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Refugees won't leave Pretoria UN offices, fearing attacks on foreign nationals

They're demanding protection after clashes between locals and foreign nationals in August in parts of the country, mainly in Gauteng, where at least 12 people were killed.

Foreign nationals, mostly from the Democratic Republic of Congo, on 16 October 2019 protested outside the offices of the UNHCR in Pretoria against xenophobic attacks in South Africa. Picture: Jean-Jacques Cornish/EWN

PRETORIA - Refugees who have staged a sit-in outside the United Nations Refugee Agency's offices in Pretoria say they were not going anywhere until they're settled into a camp.

The group has been there for days now. Two weeks ago, dozens of foreign nationals gathered at the UN Refugee Agency's offices in Cape Town, asking for help to leave South Africa.

The refugees in Pretoria are demanding protection after clashes between locals and foreign nationals in August in parts of the country, mainly in Gauteng, where at least 12 people were killed.

The refugees, who are mostly from the Democratic Republic of Congo, have been camping along Waterkloof Road for just over a week. Mattresses are laid on the lawns and washed clothes are hanging on the fence.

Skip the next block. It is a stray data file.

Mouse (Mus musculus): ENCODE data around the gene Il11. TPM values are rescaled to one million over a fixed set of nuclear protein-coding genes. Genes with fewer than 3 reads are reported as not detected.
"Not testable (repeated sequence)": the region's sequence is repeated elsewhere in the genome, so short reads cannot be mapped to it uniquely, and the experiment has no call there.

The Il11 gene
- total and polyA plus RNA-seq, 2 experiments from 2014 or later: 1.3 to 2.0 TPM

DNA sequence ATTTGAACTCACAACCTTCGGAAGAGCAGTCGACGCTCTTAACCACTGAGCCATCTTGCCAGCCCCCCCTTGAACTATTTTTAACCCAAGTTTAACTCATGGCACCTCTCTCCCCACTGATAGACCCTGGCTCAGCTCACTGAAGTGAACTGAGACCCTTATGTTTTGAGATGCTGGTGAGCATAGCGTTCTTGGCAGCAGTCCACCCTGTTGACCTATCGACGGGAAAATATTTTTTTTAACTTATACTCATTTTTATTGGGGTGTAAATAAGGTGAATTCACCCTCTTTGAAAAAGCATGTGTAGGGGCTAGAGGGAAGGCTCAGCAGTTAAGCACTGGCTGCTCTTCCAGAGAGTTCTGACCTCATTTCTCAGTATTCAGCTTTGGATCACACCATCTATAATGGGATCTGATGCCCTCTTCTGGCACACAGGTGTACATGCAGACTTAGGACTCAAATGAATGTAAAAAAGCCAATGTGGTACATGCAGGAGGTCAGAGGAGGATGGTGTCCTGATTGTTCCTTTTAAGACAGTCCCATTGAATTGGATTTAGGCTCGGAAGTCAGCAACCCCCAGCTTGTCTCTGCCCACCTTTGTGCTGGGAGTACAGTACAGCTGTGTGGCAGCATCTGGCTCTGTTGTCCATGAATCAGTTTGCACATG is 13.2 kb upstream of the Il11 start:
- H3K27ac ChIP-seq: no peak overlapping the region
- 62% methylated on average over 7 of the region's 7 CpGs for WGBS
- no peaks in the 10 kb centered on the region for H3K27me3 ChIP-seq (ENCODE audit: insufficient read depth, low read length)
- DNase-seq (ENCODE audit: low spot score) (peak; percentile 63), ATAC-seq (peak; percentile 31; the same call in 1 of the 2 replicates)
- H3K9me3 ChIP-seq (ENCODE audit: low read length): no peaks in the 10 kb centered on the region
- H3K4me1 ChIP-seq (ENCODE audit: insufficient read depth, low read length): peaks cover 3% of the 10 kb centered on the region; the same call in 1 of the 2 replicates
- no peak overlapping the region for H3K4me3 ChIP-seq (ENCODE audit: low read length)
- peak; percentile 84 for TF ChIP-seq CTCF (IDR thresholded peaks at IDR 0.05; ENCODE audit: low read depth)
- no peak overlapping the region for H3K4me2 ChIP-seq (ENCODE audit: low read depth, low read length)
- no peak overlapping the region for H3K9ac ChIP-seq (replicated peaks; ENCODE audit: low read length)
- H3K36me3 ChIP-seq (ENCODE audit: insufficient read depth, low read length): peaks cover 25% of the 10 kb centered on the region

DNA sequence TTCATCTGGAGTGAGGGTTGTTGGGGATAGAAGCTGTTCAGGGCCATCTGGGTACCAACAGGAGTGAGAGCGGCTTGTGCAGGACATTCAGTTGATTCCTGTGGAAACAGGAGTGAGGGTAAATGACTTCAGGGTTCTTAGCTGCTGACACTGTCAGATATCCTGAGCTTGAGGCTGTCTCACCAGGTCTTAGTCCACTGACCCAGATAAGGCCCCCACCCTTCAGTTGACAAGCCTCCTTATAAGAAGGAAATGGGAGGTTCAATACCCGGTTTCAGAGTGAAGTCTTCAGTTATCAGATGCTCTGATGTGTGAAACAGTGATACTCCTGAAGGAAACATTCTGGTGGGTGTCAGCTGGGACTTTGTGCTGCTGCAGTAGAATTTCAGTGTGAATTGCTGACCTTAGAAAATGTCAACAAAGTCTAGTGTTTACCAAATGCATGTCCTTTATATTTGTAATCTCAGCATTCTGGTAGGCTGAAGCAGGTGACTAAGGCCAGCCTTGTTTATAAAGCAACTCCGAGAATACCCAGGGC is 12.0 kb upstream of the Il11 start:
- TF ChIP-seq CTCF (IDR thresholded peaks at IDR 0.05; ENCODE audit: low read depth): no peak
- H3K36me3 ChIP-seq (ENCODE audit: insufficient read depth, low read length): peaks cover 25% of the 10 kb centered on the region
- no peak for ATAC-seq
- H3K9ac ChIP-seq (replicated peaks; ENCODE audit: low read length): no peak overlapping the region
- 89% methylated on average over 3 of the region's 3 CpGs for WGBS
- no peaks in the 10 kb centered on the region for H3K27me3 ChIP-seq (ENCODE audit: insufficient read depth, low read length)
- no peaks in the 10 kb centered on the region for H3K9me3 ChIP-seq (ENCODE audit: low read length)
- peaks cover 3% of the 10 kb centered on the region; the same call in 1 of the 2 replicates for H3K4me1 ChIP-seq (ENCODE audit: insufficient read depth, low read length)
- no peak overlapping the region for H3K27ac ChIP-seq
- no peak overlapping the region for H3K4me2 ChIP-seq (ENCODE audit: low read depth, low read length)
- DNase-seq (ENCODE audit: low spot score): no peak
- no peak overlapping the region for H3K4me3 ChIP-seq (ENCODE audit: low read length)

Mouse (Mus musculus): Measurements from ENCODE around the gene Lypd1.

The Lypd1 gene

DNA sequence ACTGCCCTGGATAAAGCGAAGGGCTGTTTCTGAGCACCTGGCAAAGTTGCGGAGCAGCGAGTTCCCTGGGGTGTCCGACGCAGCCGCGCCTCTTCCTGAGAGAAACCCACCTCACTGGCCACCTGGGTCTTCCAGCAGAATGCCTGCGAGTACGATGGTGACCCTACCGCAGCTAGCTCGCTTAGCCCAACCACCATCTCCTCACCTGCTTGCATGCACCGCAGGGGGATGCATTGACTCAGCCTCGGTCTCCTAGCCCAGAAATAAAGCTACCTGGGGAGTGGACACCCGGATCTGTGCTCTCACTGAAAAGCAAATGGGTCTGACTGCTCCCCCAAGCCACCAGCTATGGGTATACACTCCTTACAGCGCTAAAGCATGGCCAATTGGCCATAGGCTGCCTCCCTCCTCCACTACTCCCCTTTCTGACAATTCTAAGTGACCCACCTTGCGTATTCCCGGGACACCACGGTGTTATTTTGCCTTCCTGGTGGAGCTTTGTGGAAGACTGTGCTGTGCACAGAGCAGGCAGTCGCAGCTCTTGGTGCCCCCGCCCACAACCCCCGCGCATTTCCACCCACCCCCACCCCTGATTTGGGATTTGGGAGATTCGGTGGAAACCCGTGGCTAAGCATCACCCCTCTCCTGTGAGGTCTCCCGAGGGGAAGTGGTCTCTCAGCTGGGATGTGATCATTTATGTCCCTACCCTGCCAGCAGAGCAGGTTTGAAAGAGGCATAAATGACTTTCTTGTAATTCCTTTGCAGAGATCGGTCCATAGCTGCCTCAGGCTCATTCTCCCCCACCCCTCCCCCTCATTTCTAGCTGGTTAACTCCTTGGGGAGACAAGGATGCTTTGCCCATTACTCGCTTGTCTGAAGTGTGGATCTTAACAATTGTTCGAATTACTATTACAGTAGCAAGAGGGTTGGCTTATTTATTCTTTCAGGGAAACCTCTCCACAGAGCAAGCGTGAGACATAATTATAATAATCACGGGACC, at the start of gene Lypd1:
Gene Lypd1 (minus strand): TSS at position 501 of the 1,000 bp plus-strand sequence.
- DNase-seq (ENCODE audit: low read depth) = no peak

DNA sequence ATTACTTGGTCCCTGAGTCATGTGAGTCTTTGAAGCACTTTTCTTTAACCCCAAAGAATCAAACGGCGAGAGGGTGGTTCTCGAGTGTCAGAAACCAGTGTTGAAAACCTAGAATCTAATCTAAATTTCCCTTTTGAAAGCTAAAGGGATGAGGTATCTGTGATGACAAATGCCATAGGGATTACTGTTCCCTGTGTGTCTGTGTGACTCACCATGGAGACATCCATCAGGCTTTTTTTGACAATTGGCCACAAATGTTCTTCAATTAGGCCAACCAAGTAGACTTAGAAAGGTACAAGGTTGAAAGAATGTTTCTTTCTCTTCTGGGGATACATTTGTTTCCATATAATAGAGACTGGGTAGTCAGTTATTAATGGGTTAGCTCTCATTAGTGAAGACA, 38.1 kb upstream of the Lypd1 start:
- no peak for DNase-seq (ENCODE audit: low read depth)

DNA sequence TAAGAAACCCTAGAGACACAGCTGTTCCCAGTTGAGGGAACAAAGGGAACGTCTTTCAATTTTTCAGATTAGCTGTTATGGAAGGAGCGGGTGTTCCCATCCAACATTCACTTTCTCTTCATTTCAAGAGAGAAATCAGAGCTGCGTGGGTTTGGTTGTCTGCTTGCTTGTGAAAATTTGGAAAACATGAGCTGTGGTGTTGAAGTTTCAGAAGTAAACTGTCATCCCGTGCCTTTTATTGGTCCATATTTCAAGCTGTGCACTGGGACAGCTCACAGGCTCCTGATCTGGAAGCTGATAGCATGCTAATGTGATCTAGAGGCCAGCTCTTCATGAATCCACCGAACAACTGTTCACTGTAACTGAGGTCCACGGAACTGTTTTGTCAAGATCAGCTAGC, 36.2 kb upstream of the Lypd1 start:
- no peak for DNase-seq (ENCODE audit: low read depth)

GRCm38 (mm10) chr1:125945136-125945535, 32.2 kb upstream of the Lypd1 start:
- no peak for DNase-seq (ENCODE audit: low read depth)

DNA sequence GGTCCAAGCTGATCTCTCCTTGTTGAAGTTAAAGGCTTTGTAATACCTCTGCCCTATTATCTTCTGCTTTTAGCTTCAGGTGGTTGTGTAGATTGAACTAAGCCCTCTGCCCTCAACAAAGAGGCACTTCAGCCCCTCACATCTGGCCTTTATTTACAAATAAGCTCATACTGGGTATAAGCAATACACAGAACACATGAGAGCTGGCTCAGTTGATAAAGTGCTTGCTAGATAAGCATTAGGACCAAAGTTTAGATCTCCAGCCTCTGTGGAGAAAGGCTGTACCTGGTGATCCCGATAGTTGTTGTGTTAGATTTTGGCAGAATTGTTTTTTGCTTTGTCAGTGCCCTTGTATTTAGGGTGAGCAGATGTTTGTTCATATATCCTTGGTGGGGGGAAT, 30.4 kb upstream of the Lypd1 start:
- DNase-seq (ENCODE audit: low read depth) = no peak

Women and Children in Crisis spokesperson Alex Nkoy said: “It’s been 11 years now. From 2008 people have been dying in South Africa because of the xenophobic attacks and the most vulnerable are the refugees.”

He said they resorted to living outside the office of the high commissioner out of fear.

“In the train, taxi or mall you’re targeted if you’re not South African.”

Some of the refugees said the UN told them to return to their communities as they worked on resources to place them in a camp.

The UN has been unavailable for comment.

Meanwhile, President Cyril Ramaphosa on Tuesday said the United Nations High Commissioner for Refugees (UNHCR) commended South Africa for its welcoming asylum policies.

Ramaphosa told heads of foreign missions that the country would address the social and economic factors that led to the violence on foreign nationals.

“The UNHCR is here to have a conversation with us as they’re also here to express to us the gratitude they would like to impart with us because they say our policies in relation to welcoming and processing of refugees is one of the better ones in the world,” he said.

This came as foreigners occupied the UN offices in Cape Town and Pretoria for days demanding they be assisted to leave South Africa due to victimisation.

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